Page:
Online banking offers the convenience of accessing your Western
Bank accounts from the comfort of your home or office. Whether
you need to transfer funds between accounts or you just need a
balance, the power is at your fingertips 24 hours a day, 7 days
a week with Online Banking.
Best Practices for Secure Online Banking
Online banking is an extremely
valuable tool in today's high-paced business world.
Having access to your personal or business bank account
via the Internet affords you numerous conveniences, including
checking your account balance, transferring money, stop payments
on checks, ordering new checks and the ability to see if the
checks you wrote have posted against your account. However,
online banking also brings increased chances of fraud, breeched
security, and the possibility that someone can hack into your
account. Here are some important best practices to help make
your online banking experience a secure one.
- Set a cryptic password and username. Cryptic passwords are
usually comprised of upper- and lowercase letters, numbers, and
symbols, cryptic passwords decrease the chance of someone
accessing your accounts. Avoid using obvious words or numbers
that will be easy for others to figure out, allowing them easy
access to your account. Also, do not use the same username and
password that you use for other accounts or websites.
Always sign out of your account and close your internet
connection when you are finished with your online banking.
Never leave the account open on your computer screen
where others can see it
Only open your online banking account from trusted internet /
Wi-Fi sources. Do not open your account from public /free Wi-Fi
zones commonly found in hotels, restaurants and airports.
Open your account using only a private, secure computer. Do not
open your account on a public computer, such as one rented at a
café or copy center.
Remain wary of phishing scams, which send you emails that appear
to have come from Western Bank or other seemingly legitimate
businesses. These fraudulent emails are sent in an attempt to
obtain personal information from you. Should you receive an
authentic looking email that is asking for personal information,
do not provide the information and contact us at (575) 542-3521
Contact us immediately if your computer or online banking
account has been compromised in any way.
Keep your personal information private and secure.
Do not write
down your password or reveal it to anyone.
auto-complete or similar features on any computer you use for
Only use your
credit card number, Social Security number or other sensitive
information online when it's absolutely necessary. Also read the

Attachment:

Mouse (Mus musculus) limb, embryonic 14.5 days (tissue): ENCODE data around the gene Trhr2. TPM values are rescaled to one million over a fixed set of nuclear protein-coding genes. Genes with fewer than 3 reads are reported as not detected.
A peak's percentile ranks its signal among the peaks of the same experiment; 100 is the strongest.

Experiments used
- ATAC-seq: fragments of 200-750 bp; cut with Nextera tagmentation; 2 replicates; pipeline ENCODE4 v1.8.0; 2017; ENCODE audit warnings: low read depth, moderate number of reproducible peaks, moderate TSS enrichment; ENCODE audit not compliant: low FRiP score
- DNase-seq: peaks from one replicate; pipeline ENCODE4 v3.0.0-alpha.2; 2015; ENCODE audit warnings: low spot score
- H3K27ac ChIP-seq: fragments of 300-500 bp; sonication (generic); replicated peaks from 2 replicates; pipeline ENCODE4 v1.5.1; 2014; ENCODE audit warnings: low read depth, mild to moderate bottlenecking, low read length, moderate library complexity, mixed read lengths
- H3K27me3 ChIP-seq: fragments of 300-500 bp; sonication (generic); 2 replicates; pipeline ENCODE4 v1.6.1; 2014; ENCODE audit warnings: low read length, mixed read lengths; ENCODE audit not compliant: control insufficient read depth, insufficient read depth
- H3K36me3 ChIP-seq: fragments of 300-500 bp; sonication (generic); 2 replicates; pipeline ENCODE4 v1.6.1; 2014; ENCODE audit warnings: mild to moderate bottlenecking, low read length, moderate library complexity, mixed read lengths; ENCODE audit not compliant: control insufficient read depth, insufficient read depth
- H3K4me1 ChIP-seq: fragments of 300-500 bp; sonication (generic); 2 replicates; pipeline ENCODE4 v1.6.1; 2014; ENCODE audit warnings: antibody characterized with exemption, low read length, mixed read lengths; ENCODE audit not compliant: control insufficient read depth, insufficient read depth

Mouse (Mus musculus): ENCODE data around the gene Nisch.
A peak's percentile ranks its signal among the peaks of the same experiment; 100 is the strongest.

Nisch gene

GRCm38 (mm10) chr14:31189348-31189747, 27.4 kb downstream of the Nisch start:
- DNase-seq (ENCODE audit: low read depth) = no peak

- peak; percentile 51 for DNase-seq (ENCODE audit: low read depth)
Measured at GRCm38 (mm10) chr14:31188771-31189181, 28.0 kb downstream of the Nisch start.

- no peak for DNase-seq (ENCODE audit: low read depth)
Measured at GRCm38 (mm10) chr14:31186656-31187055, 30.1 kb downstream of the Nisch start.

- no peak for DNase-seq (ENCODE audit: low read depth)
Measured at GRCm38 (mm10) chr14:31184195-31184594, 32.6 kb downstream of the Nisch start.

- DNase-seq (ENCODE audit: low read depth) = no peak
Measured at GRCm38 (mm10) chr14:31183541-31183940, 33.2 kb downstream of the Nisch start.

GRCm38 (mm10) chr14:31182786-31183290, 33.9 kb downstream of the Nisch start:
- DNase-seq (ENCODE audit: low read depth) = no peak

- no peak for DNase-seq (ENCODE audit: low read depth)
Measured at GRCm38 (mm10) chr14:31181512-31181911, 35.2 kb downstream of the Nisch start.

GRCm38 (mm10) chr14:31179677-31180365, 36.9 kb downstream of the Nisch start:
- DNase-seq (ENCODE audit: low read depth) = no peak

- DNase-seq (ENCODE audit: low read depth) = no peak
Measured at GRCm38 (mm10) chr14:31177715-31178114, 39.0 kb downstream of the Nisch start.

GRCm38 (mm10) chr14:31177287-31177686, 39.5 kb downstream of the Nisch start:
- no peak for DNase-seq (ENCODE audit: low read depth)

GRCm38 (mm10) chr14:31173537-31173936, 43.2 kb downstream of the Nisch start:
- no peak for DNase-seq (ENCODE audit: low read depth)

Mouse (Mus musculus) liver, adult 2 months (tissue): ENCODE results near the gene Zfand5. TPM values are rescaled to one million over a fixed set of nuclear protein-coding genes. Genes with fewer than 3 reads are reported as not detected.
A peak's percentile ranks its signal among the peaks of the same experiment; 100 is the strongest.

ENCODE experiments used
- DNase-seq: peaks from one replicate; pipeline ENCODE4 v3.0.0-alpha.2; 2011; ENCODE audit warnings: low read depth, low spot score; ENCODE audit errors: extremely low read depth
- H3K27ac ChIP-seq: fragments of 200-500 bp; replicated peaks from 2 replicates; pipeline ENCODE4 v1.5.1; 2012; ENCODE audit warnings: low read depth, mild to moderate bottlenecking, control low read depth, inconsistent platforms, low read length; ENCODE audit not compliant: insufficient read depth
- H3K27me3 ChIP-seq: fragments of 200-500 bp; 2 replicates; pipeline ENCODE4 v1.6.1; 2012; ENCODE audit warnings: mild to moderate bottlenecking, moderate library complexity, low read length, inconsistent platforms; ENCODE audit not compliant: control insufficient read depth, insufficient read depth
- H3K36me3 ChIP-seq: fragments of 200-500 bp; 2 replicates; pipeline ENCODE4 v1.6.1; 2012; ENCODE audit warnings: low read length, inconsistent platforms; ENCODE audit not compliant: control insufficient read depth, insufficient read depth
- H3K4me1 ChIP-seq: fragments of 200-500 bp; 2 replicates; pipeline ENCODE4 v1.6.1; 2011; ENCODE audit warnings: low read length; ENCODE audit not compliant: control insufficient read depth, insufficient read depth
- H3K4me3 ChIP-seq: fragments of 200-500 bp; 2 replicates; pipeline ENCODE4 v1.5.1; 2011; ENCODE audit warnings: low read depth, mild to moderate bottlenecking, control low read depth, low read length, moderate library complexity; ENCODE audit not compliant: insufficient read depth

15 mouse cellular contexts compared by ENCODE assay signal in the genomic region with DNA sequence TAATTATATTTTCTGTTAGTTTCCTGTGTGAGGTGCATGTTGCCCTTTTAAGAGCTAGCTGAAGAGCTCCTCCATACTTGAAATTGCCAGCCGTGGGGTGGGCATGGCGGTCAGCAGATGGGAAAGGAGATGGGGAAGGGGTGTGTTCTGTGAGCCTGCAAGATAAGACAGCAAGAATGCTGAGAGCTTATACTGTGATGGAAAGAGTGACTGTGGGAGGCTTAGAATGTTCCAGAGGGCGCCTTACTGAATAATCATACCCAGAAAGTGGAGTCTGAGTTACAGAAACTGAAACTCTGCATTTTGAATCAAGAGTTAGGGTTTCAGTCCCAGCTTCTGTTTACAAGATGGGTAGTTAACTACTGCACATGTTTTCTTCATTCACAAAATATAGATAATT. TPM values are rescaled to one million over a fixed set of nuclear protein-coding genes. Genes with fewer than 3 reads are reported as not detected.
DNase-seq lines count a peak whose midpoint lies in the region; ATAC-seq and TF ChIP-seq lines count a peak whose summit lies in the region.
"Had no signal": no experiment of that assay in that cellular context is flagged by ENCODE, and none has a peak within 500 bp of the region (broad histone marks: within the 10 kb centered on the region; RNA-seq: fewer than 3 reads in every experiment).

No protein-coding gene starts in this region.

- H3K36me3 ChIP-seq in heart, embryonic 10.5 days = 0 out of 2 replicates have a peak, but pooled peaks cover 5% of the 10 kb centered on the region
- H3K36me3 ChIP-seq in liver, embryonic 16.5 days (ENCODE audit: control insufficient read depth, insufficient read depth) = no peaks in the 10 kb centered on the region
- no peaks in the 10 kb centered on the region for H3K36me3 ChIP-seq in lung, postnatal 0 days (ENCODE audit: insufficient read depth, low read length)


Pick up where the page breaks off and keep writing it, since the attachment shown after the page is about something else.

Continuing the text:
being "encrypted" (scrambled) so it can't be read by outsiders.
- Commercial Users also should follow the above best
practices for consumers with the following additional
Limit the number of employees that have access to your account
if you are running a business. There may be a reason that a
manager or supervisor needs access to your online banking
information, but make sure to limit their access and teach them
safe online banking practices.
engineering is still often used to obtain sensitive information.
For example, never trust e-mails requesting personal information
such as user names or passwords. If there is no one in the
office qualified to provide this type of training, find a
trusted IT professional or consultant to educate employees.
Contact Kim Garrison at Western Bank for training options.
Secure systems: Ensure your business systems (PCs, file servers,
and mail servers) are protected by trustworthy internet security
business products and are using the latest updates. Consumer
solutions (paid or free) are not sufficient to provide adequate
coverage for the security of your business.
If possible dedicate an online banking PC. Designate a single
computer to use as your business's online account computer. This
computer should solely be used for online banking and not for
other online activities such as e-mail, web browsing, or file
Learning the Lingo
Trojans: Programs that perform
malicious actions but have no replication abilities. Like the
original Trojan horse, these programs may arrive as seemingly
harmless files or applications, but actually have malicious
intent within their code. Banking Trojans are specifically
designed to gain control and compromise online accounts.
Phishing: A form of identity theft in
which a scammer uses an authentic-looking e-mail to trick
recipients into giving out sensitive personal information, such
as credit card numbers, bank account numbers, Social Security
numbers or other sensitive personal information.
Site spoofing: Websites that appear
professionally designed and legitimate with the purpose of
collecting sensitive information from unsuspecting visitors.
Key logger: Often referred to as key
logging, is the action of recording the keys struck on a
keyboard, typically in a covert manner so that the person using
the keyboard is unaware that their actions are being monitored.